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If the court, on application made ... before or after the start of a family law case, finds that a person receives benefits under the Employment and Assistance Act or the Employment and Assistance for Persons with Disabilities Act or is otherwise impoverished, the court may order that no fee is payable by the person to the government ...However, this isn't quite good enough. The court observed that:
"In this case, the constitutional inconsistency consists of an under-inclusive exemption from hearing fees, which restricts it to people who would be defined as impoverished. ... An enlarged interpretation of the indigency provision is necessary to uphold the constitutionality of hearing fees and remove a barrier to court access."In the end, the court held that the with the wording of Rule 20-5(1) tweaked just a bit to include mere need as well as impoverishment, the government may continue to charge hearing day fees:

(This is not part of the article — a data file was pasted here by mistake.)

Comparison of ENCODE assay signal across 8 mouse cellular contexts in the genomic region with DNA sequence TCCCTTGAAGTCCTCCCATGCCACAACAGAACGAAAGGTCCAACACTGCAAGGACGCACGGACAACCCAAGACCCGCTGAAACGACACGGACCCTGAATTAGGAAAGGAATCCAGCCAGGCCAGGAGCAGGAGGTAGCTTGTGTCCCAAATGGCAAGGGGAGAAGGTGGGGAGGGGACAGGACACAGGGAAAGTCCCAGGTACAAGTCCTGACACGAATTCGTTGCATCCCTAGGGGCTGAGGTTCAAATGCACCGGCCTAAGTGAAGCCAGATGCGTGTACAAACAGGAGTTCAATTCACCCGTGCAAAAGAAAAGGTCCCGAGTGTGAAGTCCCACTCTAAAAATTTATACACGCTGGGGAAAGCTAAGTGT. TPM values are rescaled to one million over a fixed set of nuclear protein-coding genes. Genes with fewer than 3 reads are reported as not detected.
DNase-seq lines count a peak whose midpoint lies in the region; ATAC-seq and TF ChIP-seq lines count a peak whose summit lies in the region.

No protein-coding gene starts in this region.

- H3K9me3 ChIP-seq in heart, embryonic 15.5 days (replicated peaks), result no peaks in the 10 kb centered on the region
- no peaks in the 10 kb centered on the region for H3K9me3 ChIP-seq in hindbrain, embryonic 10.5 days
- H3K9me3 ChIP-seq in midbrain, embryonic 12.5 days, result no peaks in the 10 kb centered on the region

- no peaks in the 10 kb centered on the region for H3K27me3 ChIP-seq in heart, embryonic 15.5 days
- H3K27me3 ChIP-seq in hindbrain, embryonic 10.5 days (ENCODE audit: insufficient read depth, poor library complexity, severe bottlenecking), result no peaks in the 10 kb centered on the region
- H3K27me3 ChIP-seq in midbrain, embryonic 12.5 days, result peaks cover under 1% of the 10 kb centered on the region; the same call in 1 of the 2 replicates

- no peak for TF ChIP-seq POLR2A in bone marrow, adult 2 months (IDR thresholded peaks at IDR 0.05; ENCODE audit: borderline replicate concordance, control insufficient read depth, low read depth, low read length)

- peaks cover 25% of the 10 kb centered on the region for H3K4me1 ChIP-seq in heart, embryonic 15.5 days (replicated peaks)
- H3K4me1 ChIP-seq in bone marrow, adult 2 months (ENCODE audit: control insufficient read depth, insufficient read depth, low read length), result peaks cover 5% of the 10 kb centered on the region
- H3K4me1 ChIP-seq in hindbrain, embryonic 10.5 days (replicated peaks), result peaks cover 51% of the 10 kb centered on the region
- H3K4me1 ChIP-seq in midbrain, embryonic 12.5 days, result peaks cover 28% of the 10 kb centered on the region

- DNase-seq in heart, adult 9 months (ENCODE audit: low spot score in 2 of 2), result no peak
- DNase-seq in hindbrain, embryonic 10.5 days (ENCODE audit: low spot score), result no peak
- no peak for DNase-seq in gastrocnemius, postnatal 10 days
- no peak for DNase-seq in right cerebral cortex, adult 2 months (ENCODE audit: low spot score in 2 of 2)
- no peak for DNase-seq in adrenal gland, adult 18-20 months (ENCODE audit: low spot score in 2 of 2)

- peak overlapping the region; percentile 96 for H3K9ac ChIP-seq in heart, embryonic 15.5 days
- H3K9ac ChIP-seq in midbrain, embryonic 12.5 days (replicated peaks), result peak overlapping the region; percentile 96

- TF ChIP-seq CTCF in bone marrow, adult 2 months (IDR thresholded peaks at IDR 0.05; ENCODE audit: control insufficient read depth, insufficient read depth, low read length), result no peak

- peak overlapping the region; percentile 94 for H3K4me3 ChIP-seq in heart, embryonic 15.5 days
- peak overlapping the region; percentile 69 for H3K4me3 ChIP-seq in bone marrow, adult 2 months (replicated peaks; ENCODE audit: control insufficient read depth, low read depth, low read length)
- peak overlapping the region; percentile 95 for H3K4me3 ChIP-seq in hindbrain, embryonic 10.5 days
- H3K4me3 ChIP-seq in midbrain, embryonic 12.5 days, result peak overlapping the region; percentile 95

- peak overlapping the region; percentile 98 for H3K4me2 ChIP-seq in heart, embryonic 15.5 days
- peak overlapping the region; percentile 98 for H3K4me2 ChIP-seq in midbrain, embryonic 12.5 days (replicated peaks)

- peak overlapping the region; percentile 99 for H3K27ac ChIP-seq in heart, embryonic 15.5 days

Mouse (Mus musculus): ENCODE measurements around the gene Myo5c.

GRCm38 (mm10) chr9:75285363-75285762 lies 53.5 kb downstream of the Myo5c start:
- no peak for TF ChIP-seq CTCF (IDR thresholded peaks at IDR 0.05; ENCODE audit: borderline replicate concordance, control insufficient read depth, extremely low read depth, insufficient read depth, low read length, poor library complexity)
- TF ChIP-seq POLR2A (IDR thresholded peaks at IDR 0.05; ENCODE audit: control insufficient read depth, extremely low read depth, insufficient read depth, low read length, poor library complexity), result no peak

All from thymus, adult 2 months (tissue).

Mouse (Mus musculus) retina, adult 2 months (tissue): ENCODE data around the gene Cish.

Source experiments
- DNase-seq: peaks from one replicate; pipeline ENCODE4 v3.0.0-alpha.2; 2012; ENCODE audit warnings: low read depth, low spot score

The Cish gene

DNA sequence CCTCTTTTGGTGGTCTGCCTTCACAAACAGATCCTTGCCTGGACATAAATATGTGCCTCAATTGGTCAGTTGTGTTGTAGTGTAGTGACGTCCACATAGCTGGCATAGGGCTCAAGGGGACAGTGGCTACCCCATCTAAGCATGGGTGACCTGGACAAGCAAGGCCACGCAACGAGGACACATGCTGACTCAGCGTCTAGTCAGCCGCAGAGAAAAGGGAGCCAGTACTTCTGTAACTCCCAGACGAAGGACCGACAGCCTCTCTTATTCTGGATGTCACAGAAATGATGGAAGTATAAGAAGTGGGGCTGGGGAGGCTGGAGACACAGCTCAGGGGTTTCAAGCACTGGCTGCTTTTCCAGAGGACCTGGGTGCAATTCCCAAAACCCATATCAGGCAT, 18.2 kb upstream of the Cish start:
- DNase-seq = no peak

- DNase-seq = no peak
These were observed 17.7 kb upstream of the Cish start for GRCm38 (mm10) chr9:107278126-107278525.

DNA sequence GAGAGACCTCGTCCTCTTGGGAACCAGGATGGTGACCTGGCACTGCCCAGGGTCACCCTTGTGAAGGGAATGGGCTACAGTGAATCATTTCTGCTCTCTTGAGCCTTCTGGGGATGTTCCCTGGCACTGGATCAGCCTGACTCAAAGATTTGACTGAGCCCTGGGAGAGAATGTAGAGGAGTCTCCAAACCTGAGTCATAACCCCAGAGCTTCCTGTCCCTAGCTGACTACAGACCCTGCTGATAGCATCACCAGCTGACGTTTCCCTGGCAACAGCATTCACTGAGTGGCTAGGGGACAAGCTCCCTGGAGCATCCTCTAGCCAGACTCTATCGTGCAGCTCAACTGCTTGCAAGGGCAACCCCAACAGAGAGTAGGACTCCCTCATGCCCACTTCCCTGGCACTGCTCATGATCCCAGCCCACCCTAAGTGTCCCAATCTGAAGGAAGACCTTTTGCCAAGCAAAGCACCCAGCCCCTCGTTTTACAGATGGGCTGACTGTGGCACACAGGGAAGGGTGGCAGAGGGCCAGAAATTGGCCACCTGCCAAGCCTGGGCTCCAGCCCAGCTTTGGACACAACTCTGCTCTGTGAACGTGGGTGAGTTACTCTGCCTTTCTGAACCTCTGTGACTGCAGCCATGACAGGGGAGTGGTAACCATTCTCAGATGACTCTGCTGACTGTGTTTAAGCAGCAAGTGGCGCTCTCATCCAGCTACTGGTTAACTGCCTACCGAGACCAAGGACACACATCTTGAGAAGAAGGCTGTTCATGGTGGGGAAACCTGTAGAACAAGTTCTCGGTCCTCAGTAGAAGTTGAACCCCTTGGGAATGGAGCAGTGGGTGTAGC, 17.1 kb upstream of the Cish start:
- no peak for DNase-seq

"The enlarged scope of the exemption in Rule 20-5, then, should be read as saying 'impoverished or in need'. The phrase is intended to cover those who could not meet their everyday expenses if they were required to pay the fees. Courts will continue to use their discretion to determine whether a litigant is impoverished or in need to the point that but for the hearing fees, they would be able to pursue their claim, thus qualifying for an exemption."Thanks to my colleague Agnes Huang for letting me know that this judgment has been released.